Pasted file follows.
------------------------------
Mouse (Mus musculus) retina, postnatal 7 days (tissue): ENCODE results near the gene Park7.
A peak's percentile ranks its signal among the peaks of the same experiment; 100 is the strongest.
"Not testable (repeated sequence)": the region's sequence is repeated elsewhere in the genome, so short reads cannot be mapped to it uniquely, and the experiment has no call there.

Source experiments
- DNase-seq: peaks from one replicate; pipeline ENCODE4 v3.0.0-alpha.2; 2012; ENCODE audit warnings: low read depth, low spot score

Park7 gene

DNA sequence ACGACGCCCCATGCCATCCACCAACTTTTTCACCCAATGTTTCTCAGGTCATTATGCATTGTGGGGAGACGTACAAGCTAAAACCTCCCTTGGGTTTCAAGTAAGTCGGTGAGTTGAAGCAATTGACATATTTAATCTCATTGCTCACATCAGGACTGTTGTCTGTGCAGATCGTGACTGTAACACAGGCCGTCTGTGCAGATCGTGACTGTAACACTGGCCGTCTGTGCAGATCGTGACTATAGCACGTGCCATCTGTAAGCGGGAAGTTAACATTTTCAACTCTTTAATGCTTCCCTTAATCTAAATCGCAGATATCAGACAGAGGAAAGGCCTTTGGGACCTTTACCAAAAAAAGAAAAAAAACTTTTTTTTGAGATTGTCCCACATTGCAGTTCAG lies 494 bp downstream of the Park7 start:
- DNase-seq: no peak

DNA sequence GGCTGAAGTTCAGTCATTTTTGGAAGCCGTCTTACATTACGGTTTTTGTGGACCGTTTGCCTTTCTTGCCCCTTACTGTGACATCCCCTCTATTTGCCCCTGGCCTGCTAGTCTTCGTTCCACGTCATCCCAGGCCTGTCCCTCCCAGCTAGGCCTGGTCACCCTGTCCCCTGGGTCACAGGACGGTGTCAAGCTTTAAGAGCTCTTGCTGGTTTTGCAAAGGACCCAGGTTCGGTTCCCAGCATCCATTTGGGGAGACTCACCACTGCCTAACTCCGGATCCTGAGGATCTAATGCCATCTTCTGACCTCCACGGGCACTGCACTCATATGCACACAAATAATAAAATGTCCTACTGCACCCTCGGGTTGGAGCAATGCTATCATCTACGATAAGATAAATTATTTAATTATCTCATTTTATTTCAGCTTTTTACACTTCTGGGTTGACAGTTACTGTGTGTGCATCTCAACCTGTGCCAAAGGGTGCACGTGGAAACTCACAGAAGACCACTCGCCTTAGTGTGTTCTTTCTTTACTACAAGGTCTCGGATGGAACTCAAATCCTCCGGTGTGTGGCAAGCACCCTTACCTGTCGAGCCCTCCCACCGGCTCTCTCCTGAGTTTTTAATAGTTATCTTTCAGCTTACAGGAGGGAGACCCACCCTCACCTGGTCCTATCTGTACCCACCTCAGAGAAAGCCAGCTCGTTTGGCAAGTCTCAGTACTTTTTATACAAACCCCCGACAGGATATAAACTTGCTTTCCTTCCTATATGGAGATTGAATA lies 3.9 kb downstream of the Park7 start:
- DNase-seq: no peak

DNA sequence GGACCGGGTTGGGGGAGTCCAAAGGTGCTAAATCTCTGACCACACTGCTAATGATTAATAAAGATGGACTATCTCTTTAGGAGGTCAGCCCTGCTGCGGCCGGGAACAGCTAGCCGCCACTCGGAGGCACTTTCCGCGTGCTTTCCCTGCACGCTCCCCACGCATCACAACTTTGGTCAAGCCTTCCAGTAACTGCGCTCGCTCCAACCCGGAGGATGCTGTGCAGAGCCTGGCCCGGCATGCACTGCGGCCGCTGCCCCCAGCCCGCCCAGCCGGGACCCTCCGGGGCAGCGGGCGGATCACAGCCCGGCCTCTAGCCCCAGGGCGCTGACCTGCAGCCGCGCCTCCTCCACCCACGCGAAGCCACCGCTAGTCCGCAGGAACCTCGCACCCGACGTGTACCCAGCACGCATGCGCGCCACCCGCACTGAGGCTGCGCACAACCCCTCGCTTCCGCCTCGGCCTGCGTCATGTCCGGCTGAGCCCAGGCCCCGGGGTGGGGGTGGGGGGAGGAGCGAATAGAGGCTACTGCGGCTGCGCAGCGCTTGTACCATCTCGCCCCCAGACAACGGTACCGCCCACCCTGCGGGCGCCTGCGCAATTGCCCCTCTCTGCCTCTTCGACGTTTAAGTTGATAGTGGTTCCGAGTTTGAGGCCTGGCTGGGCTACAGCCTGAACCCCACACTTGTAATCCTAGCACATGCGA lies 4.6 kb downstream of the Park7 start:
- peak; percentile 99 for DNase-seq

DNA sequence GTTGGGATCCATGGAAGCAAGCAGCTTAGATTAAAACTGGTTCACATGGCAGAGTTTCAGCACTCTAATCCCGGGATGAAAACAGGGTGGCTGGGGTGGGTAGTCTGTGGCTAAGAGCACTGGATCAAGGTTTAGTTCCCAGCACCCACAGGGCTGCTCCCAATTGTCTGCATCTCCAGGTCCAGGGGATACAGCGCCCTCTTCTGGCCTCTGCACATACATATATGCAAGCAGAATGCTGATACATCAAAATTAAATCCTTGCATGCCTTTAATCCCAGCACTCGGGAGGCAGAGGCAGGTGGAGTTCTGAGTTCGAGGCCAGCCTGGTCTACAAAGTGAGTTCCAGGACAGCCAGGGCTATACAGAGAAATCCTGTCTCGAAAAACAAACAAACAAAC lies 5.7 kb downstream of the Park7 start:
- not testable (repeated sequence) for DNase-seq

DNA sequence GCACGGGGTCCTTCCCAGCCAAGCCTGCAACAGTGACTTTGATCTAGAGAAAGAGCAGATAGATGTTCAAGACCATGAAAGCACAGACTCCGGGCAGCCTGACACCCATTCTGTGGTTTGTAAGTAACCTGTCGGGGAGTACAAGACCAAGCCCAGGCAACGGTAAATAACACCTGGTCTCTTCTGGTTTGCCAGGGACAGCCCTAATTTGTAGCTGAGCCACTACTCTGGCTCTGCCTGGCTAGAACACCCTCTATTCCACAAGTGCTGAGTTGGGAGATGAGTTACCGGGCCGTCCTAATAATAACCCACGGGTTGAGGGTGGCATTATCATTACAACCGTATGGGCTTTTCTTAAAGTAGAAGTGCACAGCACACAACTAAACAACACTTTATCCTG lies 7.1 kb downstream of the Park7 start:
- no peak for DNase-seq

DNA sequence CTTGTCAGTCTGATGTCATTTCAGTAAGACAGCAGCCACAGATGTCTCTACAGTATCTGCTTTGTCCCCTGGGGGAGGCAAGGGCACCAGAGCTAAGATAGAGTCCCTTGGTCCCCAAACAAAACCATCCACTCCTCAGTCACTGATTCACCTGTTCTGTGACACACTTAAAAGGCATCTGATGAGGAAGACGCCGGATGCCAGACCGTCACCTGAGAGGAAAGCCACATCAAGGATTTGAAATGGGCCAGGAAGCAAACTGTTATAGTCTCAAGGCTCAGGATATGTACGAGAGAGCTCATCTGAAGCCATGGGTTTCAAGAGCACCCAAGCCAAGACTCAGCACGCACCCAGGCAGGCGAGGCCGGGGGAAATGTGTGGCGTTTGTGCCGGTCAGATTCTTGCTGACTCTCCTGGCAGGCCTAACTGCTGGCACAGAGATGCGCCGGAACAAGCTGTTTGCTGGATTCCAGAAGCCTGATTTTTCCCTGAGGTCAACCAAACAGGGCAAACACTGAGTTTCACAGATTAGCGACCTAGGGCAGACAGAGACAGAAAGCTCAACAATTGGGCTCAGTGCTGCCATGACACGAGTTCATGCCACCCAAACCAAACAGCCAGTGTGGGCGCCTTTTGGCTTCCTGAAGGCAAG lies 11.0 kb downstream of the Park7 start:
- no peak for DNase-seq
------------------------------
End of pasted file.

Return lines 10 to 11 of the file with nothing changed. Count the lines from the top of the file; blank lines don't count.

- DNase-seq: no peak

DNA sequence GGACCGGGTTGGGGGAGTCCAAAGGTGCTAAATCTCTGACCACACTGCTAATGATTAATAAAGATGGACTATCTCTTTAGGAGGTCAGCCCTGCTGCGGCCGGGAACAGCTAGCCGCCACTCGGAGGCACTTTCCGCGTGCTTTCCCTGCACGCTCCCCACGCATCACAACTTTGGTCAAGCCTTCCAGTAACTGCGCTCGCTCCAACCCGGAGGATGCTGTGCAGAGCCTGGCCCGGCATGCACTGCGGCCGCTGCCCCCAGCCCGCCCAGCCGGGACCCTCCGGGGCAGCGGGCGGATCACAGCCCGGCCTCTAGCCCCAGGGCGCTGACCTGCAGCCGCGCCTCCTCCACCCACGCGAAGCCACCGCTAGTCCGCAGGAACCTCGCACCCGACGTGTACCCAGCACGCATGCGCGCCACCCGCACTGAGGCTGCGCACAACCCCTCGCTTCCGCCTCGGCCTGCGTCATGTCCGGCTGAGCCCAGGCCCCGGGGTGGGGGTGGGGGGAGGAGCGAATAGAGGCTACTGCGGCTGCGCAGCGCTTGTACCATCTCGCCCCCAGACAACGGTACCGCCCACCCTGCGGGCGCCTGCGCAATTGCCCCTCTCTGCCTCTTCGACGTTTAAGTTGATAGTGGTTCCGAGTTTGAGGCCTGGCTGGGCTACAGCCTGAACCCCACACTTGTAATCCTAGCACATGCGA lies 4.6 kb downstream of the Park7 start: